|Title:||Language Learning & Development|
|Publisher:||Routledge (Taylor and Francis)|
|Description:||Editorial Scope Language Learning and Development (LL&D) is the official journal of the Society for Language Development. The journal serves as a vehicle for interaction among the broad community of scholars and practitioners who investigate language learning, including language learning in infancy, childhood, and across the lifespan; language in both typical and atypical populations and in both native- and second-language learning.
LL&D welcomes scholars who pursue diverse approaches to understanding all aspects of language acquisition, including biological, social, and cross-cultural influences, and who employ experimental, observational, ethnographic, comparative, neuroscientific, and formal methods of investigation.
The journal is multidisciplinary and seeks to examine language development in all of its many guises. Among the many issues LL&Dwill explore are biological versus environmental factors in language development; learning in humans versus animals; learning of signed versus spoken language; computer models of learning; and how neurotechnology and visualization of the brain inform our understanding of language learning and development.
Audience Scholars in psychology, linguistics, computer science, cognitive science, education, speech and hearing sciences/communication disorders, and anthropology will be especially interested in this journal.
Instructions to Contributors Language Learning and Development publishes refereed and invited articles reporting original research or theory. Submitted manuscripts should be double-spaced-including title page, text, tables, figures, references, notes, and appendixes-and must adhere to the guidelines of the Publication Manual of the American Psychological Association (5th ed.). The first page should include the title, name(s), and affiliation(s) of author(s) and full contact addresses for correspondence (including e-mail). The second page should include an abstract of not more that 150 words. The text of the manuscript should begin on the third page, without repeating the title. Use either American or British spelling consistently within an article. Manuscripts should normally be no more than 25 to 30 double-spaced pages (including references, notes, and tables). Minimize the number of notes. Tables and figures should be placed after the references, each on a separate page with an indication in the text of where they should be.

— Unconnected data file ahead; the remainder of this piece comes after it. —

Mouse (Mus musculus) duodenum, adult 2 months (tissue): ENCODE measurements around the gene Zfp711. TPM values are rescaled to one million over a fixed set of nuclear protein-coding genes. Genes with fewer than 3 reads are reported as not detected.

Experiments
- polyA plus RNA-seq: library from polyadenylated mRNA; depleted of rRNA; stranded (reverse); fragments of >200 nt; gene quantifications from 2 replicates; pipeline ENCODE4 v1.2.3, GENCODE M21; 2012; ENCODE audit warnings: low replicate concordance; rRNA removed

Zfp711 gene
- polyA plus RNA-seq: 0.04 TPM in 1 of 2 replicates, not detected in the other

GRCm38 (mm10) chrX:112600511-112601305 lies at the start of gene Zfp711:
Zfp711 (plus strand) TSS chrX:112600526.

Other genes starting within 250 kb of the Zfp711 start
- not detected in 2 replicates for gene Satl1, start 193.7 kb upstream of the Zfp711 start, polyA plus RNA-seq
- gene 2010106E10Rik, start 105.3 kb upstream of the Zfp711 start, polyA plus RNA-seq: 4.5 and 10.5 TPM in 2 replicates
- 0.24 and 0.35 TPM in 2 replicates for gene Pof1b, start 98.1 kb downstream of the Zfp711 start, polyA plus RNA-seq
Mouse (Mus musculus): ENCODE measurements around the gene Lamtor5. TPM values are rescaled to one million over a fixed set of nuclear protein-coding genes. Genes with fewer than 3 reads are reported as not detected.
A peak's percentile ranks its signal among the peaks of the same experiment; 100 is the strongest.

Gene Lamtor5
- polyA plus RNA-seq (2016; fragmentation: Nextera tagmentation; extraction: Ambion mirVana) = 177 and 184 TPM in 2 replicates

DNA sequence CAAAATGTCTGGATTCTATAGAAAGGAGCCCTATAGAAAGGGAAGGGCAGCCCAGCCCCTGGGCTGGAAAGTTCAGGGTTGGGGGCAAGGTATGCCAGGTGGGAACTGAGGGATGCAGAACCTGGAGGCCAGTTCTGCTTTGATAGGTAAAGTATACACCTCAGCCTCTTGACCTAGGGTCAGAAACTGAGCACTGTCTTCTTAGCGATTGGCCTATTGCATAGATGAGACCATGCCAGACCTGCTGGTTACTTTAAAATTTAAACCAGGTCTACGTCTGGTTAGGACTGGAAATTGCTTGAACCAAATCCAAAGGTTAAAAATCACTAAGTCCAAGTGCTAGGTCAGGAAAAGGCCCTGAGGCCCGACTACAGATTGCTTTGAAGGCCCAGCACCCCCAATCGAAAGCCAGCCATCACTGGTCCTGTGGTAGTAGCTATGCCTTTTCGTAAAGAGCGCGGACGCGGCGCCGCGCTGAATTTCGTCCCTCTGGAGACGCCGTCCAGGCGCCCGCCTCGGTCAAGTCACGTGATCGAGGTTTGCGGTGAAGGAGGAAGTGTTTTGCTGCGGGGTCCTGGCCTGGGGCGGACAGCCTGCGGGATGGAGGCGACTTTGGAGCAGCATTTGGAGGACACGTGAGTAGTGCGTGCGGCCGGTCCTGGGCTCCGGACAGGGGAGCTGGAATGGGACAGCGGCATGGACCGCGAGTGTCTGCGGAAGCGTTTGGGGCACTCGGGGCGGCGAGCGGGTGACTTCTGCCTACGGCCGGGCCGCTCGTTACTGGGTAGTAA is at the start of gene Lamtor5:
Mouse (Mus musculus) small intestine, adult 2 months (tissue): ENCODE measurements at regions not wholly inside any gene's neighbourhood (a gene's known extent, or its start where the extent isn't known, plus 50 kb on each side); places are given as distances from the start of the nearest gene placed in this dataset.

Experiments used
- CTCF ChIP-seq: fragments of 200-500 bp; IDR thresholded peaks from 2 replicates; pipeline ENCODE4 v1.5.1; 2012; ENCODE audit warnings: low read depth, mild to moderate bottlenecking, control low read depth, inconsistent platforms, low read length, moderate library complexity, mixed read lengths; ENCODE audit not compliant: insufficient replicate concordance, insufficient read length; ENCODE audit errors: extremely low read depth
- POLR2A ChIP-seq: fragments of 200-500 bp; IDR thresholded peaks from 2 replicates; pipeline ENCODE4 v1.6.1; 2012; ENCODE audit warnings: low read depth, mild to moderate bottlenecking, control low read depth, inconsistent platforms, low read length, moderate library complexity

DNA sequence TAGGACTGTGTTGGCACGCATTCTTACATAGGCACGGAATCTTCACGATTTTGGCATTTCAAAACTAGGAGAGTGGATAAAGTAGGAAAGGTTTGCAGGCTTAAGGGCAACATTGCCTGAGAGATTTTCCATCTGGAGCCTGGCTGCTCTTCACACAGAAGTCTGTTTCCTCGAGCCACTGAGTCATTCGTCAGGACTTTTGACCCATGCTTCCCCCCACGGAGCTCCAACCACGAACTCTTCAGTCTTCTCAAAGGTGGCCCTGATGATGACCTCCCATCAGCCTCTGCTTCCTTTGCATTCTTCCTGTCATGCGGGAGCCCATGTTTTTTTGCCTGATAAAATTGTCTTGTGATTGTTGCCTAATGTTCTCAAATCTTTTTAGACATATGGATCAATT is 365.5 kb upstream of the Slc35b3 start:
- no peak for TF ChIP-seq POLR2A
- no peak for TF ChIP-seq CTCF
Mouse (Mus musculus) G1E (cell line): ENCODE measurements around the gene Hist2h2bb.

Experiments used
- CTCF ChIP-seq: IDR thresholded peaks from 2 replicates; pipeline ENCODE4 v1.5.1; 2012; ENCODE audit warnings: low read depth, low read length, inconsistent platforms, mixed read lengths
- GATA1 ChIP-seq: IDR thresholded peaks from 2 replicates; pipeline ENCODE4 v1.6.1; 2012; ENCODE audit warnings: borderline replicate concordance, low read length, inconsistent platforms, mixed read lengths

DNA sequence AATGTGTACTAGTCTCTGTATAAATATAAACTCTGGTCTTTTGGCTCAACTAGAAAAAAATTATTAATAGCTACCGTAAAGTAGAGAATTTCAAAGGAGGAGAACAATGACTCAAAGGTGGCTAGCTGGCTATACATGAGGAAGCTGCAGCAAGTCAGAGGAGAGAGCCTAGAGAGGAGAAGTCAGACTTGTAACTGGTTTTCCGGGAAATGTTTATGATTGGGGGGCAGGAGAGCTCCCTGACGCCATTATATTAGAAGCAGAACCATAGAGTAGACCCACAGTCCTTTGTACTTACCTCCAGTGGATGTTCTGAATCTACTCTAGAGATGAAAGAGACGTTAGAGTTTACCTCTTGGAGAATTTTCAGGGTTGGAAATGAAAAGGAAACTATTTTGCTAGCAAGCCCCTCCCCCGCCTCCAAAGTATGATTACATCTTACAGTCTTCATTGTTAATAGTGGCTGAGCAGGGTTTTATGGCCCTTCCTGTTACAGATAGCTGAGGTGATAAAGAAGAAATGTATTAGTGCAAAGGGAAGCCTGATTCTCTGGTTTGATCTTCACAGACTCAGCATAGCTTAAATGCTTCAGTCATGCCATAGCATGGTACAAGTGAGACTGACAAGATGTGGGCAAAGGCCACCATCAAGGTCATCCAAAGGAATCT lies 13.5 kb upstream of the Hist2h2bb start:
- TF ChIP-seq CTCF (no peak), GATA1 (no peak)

Submissions should be emailed to [email protected] Include in the e-mail the title of the paper, the authors, and the abstract. The preferred form of submission is a PDF file including all tables and figures, with any special fonts (e.g., IPA) embedded. It is also possible to submit the manuscript and tables as a Word .doc or .rtf file, with figures in a separate .jpg or .gif file. After acceptance, a final version of the article will be required on diskette/CD as well as in hard copy.
Forthcoming Articles Volume 1, Issue 1, 2005 L.A. Gerken, R. Aslin, A Legacy on Infant Speech Perception: The Contribution of Peter W. Jusczyk. L. Gleitman, K. Cassidy, R. Nappa, A. Papafragou, J. Trueswell, Hard Words: Multiple Cues to Vocabulary Growth. M. Thomas, A. Karmiloff-Smith, Can Developmental Disorders Reveal the Component Parts of the Human Language Faculty? M. Baker, Mapping the Terrain of Language Acquisition.
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Go to the Journal URL at the website for Lawrence Erlbaum Associates, Inc.